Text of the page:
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This article in CS

  1. Vol. 34 No. 2, p. 508-513
     
    Received: Apr 26, 1993
    Published: Mar, 1994


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doi:10.2135/cropsci1994.0011183X003400020037x

Relationship of Wheat Seed Sprouting Severity, Planting Depth, and Seed Treatment to Emergence and Yield

  1. T. G. Chastain ,
  2. B. L. Klepper and
  3. D. E. Wilkins
  1. Dep. of Crop and Soil Science, Crop Science Building 107, Oregon State Univ., Corvallis, OR 97331-3002

Abstract

Abstract

Negative effects of preharvest sprouting on wheat (Triticum aestivum L.) baking quality are well known, but limited information is available on field performance of sprouted seed and plants grown from sprouted seed. Field trials were seeded with ‘Stephens’ soft white winter wheat in 1989 and 1990 near Pendleton, OR, to determine the effects of sprouting severity (Trials 1 and 2), and seeding depth, and fungicide seed treatment (Trials 3 and 4) on emergence, growth, development, and yield of plants from sprouted seed. A sprouting-severity score was developed as follows: A = no visible sprouting, B = partial embryo exposure, C = full embryo exposure, and D = physically damaged embryo. Emergence and early crop growth were not affected when sprouting was not visible (A), but were significantly reduced when embryos were fully exposed (C) or damaged (D). Emergence and early seedling growth were reduced in proportion to sprouting severity of the seed. Carboxin + thiram [5,6-dihydro-2-methyl-N-phenyl- l,4-oxathiin-carboxamide + bis(dimethylthiocarbamoyl)di-sulfide] seed treatment had negative effects on stands produced from sprouted seed with fully exposed embryos, but these results were not consistent from year to year. Grain yield of plants grown from sprouted seed was not different from that of normal seed except when embryos were damaged (D). In seeding depth and seed treatment experiments, sprouted seed produced poorer stands and early growth than normal seed only in Trial 3. Treating sprouted seed with carboxin + thiram further reduced stands and growth in Trial 3. Sprouting did not affect seedling emergence and vigor in Trial 4 probably because the seed was less severely sprouted. Grain yield of plants produced from sprouted seed was not influenced by seed treatment in Trials 3 and 4. Shallow seedings produced better stands and yield than deep seedings, regardless of seed quality. The sprouting-severity score has potential in evaluating sprouted seed lots for use as seed wheat.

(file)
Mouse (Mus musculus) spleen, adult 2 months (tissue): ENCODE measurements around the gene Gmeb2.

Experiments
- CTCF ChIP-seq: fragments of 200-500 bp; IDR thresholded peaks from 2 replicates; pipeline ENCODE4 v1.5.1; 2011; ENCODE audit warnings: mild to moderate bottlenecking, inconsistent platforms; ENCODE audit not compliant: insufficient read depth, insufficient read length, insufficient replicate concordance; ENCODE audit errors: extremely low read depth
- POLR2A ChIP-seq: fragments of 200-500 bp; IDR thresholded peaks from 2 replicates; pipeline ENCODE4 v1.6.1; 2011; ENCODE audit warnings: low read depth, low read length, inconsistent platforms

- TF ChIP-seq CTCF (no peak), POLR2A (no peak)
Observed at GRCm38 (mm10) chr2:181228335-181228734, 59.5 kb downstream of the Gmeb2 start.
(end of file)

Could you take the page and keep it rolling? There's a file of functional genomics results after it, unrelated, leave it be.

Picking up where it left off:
Contribution of the Oregon Agric. Exp. Stn., Corvallis. Technical Paper no. 10183.

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Copyright © 1994. Crop Science Society of America, Inc.Copyright © 1994 by the Crop Science Society of America, Inc.